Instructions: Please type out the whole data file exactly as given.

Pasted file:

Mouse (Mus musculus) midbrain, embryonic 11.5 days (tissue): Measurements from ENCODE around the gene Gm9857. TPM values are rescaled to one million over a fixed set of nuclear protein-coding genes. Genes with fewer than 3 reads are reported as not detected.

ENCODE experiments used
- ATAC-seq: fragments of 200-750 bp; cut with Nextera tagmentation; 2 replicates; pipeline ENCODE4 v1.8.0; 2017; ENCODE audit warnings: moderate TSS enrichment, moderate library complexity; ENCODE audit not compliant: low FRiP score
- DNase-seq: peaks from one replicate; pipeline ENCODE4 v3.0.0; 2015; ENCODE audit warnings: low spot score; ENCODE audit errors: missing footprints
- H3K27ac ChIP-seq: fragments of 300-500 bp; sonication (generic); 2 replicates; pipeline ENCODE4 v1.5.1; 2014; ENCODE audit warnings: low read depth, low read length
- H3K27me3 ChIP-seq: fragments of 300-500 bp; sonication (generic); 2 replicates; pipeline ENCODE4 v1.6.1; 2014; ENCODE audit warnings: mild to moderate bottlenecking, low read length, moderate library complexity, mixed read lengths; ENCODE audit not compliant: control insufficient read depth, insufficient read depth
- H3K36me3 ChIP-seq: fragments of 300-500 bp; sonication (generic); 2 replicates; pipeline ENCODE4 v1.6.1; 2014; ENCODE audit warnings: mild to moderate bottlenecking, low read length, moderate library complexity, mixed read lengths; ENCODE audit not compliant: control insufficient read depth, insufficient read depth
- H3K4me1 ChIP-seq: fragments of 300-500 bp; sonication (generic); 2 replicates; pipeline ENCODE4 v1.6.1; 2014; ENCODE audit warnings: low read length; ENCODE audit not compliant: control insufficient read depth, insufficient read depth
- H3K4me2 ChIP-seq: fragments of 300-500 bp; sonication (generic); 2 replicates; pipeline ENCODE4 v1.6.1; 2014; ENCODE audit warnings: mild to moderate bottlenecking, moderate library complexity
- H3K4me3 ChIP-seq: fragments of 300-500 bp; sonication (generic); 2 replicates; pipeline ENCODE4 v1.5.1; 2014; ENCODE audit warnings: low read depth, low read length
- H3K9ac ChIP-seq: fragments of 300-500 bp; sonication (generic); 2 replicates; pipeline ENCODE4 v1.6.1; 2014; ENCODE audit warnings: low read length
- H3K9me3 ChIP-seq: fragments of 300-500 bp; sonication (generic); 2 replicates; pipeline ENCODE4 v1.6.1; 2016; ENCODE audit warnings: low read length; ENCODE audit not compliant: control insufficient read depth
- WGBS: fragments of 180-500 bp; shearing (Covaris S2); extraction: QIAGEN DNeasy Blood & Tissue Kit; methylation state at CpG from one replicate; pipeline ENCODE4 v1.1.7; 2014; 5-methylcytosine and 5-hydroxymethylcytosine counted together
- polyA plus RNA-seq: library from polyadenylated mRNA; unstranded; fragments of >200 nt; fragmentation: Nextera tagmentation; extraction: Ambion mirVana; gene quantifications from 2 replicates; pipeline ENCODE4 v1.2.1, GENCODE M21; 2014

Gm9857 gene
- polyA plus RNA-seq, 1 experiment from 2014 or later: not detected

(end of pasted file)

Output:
Mouse (Mus musculus) midbrain, embryonic 11.5 days (tissue): Measurements from ENCODE around the gene Gm9857. TPM values are rescaled to one million over a fixed set of nuclear protein-coding genes. Genes with fewer than 3 reads are reported as not detected.

ENCODE experiments used
- ATAC-seq: fragments of 200-750 bp; cut with Nextera tagmentation; 2 replicates; pipeline ENCODE4 v1.8.0; 2017; ENCODE audit warnings: moderate TSS enrichment, moderate library complexity; ENCODE audit not compliant: low FRiP score
- DNase-seq: peaks from one replicate; pipeline ENCODE4 v3.0.0; 2015; ENCODE audit warnings: low spot score; ENCODE audit errors: missing footprints
- H3K27ac ChIP-seq: fragments of 300-500 bp; sonication (generic); 2 replicates; pipeline ENCODE4 v1.5.1; 2014; ENCODE audit warnings: low read depth, low read length
- H3K27me3 ChIP-seq: fragments of 300-500 bp; sonication (generic); 2 replicates; pipeline ENCODE4 v1.6.1; 2014; ENCODE audit warnings: mild to moderate bottlenecking, low read length, moderate library complexity, mixed read lengths; ENCODE audit not compliant: control insufficient read depth, insufficient read depth
- H3K36me3 ChIP-seq: fragments of 300-500 bp; sonication (generic); 2 replicates; pipeline ENCODE4 v1.6.1; 2014; ENCODE audit warnings: mild to moderate bottlenecking, low read length, moderate library complexity, mixed read lengths; ENCODE audit not compliant: control insufficient read depth, insufficient read depth
- H3K4me1 ChIP-seq: fragments of 300-500 bp; sonication (generic); 2 replicates; pipeline ENCODE4 v1.6.1; 2014; ENCODE audit warnings: low read length; ENCODE audit not compliant: control insufficient read depth, insufficient read depth
- H3K4me2 ChIP-seq: fragments of 300-500 bp; sonication (generic); 2 replicates; pipeline ENCODE4 v1.6.1; 2014; ENCODE audit warnings: mild to moderate bottlenecking, moderate library complexity
- H3K4me3 ChIP-seq: fragments of 300-500 bp; sonication (generic); 2 replicates; pipeline ENCODE4 v1.5.1; 2014; ENCODE audit warnings: low read depth, low read length
- H3K9ac ChIP-seq: fragments of 300-500 bp; sonication (generic); 2 replicates; pipeline ENCODE4 v1.6.1; 2014; ENCODE audit warnings: low read length
- H3K9me3 ChIP-seq: fragments of 300-500 bp; sonication (generic); 2 replicates; pipeline ENCODE4 v1.6.1; 2016; ENCODE audit warnings: low read length; ENCODE audit not compliant: control insufficient read depth
- WGBS: fragments of 180-500 bp; shearing (Covaris S2); extraction: QIAGEN DNeasy Blood & Tissue Kit; methylation state at CpG from one replicate; pipeline ENCODE4 v1.1.7; 2014; 5-methylcytosine and 5-hydroxymethylcytosine counted together
- polyA plus RNA-seq: library from polyadenylated mRNA; unstranded; fragments of >200 nt; fragmentation: Nextera tagmentation; extraction: Ambion mirVana; gene quantifications from 2 replicates; pipeline ENCODE4 v1.2.1, GENCODE M21; 2014

Gm9857 gene
- polyA plus RNA-seq, 1 experiment from 2014 or later: not detected